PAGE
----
Grietje Reyniers was fancifully described as the first prostitute of New Amsterdam. "Manhattan's first and most famous prostitute." (See "Sex and the City: The Early Years. A bawdy look at Dutch Manhattan." It paints a picture of her being less a woman of ill repute and more a liberated woman. Also see "The Island at the Center of the World: The Epic Story of the Dutch Manhattan and the Forgotten Colony that Shaped America")
Historical literature dealing with the Dutch settlements on Long Island describes Grietje as “a disagreeable foul mouthed old woman”.
Grietje Reyniers was born 1602 in Amsterdam, Estates-General of the United Provinces (Netherlands) to Johannes Rieniers and Jannetje. Some sources have her first name spelled Grietjen or Grietse.
The records of the Gemeente-Archief in Amsterdam show that on 26 September 1626 Grietje Reyniers of Amsterdam, aged twenty-four years, parents unnamed, assisted by her cousin, Heyltge Gerrits Schaeck, married Aelbert Egberts, from Haarlem, a tailor, aged twenty years, having no father, and assisted by his mother, Hillegond Cornelis.
The records further show that on 15 December 1629 Grietje Reyniers, from Wesel, Germany, widow of Aelbert Egberts for over two years, and Anthony Jansz, seaman from Cartagena, aged twenty-two years, parents not named, received a certificate allowing them to get married "on board." Thus Grietje was about five years Anthony's senior.
The decision to marry on shipboard could have been the result of a sudden decision to marry, or the preference of Anthony, either a Mohammedan then, or influenced by that religion, to be married by a sea captain rather than by a Dutch minister. Sailing in December 1629, they would have reached New Netherland in 1630. Thus Grietje did not come on the Soutberg with Van Twiller and Bogardus.
Most stories claim Grietje and Anthony got married enroute across the Atlantic, though some say they met in New Amsterdam and simply went aboard to get married. Those that claim they met in New Amsterdam say she came aboard the Soutberg but even these stories contradict themselves with some saying she filled suit against two sailors who used 'crude' languague at her, while others (the Van der Zee's) say "... she was not mean with her favors, so I assume she travelled first class and a witness testified that as the Soutberg left to return to Amsterdam he had heard the crew call out to Grietse, "Whore, Whore two pound's butter whore" whereupon she lifted up her petticoat and [turning to] the crew pointed to her behind and slapped her backside saying: "Blaes my daer achterin."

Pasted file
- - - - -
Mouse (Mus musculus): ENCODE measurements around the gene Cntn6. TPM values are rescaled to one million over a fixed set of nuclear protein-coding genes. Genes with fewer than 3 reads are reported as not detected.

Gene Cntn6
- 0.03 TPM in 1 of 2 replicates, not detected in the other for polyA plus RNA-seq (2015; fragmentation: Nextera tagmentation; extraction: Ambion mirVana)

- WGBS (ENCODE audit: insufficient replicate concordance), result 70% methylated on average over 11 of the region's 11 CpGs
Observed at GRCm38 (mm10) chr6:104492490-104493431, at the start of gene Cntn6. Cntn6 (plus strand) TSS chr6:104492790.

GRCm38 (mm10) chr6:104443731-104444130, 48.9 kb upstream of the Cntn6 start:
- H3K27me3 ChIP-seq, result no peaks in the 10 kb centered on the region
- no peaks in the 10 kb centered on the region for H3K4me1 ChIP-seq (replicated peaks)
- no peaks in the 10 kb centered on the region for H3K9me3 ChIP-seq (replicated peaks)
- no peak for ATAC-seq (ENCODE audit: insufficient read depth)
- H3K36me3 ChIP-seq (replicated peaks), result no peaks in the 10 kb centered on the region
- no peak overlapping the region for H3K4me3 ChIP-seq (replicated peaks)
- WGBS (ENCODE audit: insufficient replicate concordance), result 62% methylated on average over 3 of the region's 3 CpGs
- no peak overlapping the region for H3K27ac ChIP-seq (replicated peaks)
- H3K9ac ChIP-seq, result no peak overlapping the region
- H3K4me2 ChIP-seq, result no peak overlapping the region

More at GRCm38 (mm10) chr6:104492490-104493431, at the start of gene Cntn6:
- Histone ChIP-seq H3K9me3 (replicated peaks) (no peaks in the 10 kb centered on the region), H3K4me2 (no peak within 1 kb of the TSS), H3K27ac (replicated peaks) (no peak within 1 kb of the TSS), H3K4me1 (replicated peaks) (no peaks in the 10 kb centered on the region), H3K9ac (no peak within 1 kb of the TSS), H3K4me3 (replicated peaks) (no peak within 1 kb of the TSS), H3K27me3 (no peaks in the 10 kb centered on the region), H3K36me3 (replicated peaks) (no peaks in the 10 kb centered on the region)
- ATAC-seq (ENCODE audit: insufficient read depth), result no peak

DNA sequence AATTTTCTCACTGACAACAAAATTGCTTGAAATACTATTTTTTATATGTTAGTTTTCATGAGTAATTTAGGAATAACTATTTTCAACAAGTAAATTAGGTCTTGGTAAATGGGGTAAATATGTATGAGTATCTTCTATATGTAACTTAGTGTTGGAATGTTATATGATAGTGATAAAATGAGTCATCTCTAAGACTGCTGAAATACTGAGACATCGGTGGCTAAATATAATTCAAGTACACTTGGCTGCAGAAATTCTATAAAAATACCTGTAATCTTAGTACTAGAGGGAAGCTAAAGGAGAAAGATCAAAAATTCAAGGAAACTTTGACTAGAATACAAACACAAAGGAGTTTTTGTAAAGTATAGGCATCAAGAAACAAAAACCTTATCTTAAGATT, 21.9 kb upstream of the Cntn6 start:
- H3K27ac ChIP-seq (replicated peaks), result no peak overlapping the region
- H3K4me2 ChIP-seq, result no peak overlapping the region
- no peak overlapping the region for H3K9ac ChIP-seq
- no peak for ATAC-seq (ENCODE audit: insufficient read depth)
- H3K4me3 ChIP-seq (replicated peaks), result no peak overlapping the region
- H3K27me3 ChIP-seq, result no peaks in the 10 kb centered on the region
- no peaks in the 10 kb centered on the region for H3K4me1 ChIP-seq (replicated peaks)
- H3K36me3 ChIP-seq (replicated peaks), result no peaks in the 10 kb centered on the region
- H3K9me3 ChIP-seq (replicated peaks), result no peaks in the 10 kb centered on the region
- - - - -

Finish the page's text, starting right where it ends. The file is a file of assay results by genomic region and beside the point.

Other stories of testimonials say that Grietse had previously entered Fort Amsterdam and announced: "I have long enough been the whore of the nobility; from now on I shall be the whore of the rabble, and having two children with her said: I shall take these bastards right away and dash their brains out against the wall."
She apparently worked in a tavern in the Netherlands as a young woman, but she was fired for acting inappropriately. She was also an argumentative woman, so perhaps was the perfect match for Anthony, who enjoyed a good lawsuit against his neighbors. Anthony and Grietje had four children together. Grietje possibly had two more children not from marriage.
The fictional novel, "The Drowning Room" by Michael Pye (Penguin Books, NY 1995), Is based on her. It was an excellent, if at times confusing (in a good way) story, I would recomend it for any mature reader unless you are going to be researching her yourself. The only reason for that caveat is because he did such an excellent job of blending fictional elements with historically confirmable facts, that makes it dificult after reading it to keep straight which parts were fiction and which facts. The story begins after the death of Anthony "The Turk" (though he actually outlived her in reality, but it makes for an interesting psychological starting point) and the wait for the spring thaw to bury him, during which she tells her life story.